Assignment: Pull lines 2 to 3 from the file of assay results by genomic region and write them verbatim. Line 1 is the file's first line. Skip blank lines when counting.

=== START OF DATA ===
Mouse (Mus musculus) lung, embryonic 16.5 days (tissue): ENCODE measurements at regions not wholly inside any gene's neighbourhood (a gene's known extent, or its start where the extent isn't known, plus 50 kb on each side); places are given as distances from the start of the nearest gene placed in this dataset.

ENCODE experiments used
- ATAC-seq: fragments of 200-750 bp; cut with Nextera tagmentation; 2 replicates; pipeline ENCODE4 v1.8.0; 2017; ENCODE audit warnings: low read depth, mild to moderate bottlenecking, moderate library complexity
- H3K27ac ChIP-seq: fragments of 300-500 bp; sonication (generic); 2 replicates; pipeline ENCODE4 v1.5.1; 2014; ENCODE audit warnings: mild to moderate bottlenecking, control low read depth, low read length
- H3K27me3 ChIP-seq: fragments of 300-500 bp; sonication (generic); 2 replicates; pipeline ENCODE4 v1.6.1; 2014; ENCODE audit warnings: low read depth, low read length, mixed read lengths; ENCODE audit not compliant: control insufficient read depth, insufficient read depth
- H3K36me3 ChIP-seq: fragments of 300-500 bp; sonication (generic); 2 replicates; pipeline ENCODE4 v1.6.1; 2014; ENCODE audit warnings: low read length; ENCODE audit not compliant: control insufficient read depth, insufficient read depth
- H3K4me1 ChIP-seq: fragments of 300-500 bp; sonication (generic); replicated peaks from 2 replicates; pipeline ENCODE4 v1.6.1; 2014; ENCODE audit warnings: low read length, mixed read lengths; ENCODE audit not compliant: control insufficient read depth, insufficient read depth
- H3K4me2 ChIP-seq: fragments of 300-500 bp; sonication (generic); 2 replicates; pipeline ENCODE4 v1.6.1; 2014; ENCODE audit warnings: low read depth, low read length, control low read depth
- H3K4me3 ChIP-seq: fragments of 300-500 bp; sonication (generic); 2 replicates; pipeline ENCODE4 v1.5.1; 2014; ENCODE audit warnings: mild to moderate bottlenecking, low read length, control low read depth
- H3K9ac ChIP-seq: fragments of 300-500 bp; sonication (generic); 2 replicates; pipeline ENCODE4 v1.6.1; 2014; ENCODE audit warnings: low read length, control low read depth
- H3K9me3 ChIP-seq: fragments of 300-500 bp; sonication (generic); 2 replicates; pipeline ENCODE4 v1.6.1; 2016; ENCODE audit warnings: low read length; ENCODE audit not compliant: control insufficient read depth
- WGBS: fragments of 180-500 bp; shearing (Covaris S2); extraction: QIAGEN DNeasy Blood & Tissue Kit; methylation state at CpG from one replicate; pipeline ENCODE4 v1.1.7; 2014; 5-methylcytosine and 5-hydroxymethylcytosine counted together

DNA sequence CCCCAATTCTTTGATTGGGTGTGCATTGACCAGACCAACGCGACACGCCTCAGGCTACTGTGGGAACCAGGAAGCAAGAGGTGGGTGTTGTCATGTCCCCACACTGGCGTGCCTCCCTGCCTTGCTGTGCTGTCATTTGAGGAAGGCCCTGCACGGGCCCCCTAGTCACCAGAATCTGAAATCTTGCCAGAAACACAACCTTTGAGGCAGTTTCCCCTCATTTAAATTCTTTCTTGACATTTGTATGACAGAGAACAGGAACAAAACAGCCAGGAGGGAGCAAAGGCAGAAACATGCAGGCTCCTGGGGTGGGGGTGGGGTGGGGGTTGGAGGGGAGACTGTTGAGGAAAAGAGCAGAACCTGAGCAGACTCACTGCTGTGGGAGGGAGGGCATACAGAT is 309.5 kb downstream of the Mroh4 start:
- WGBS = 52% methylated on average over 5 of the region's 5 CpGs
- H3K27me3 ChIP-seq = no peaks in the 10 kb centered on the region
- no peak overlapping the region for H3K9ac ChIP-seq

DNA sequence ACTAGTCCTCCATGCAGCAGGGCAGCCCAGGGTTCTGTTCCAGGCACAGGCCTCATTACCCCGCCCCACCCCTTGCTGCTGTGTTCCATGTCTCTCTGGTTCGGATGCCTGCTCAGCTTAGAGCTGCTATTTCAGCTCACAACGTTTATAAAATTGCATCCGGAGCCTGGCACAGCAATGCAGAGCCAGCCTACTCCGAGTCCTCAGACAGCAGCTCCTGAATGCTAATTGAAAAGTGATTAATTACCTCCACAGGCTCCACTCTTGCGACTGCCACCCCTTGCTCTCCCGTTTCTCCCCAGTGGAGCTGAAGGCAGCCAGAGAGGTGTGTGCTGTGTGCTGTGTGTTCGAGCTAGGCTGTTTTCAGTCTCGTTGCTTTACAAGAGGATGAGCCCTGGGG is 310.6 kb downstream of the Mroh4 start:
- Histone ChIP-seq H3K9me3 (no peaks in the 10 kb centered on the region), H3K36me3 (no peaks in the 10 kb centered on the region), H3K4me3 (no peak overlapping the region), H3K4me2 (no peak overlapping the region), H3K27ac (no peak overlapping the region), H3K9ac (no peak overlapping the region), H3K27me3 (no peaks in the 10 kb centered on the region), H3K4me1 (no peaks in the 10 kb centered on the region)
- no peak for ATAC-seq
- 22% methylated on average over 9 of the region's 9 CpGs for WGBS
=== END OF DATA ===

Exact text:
ENCODE experiments used
- ATAC-seq: fragments of 200-750 bp; cut with Nextera tagmentation; 2 replicates; pipeline ENCODE4 v1.8.0; 2017; ENCODE audit warnings: low read depth, mild to moderate bottlenecking, moderate library complexity